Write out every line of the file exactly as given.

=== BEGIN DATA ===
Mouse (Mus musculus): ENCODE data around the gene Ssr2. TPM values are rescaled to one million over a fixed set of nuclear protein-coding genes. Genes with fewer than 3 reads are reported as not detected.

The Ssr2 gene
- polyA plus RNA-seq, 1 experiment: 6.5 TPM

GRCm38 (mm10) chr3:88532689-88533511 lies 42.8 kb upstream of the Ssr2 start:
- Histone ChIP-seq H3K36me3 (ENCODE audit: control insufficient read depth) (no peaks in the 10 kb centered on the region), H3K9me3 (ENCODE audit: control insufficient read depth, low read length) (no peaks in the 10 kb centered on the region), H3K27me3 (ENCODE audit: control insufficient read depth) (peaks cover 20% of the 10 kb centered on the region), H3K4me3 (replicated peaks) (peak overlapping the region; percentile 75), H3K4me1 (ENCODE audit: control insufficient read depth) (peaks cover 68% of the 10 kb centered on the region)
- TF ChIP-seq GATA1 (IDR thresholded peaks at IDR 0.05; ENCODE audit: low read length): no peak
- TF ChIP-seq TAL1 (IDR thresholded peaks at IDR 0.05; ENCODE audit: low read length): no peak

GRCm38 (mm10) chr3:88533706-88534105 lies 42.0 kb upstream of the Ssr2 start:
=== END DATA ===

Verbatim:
Mouse (Mus musculus): ENCODE data around the gene Ssr2. TPM values are rescaled to one million over a fixed set of nuclear protein-coding genes. Genes with fewer than 3 reads are reported as not detected.

The Ssr2 gene
- polyA plus RNA-seq, 1 experiment: 6.5 TPM

GRCm38 (mm10) chr3:88532689-88533511 lies 42.8 kb upstream of the Ssr2 start:
- Histone ChIP-seq H3K36me3 (ENCODE audit: control insufficient read depth) (no peaks in the 10 kb centered on the region), H3K9me3 (ENCODE audit: control insufficient read depth, low read length) (no peaks in the 10 kb centered on the region), H3K27me3 (ENCODE audit: control insufficient read depth) (peaks cover 20% of the 10 kb centered on the region), H3K4me3 (replicated peaks) (peak overlapping the region; percentile 75), H3K4me1 (ENCODE audit: control insufficient read depth) (peaks cover 68% of the 10 kb centered on the region)
- TF ChIP-seq GATA1 (IDR thresholded peaks at IDR 0.05; ENCODE audit: low read length): no peak
- TF ChIP-seq TAL1 (IDR thresholded peaks at IDR 0.05; ENCODE audit: low read length): no peak

GRCm38 (mm10) chr3:88533706-88534105 lies 42.0 kb upstream of the Ssr2 start: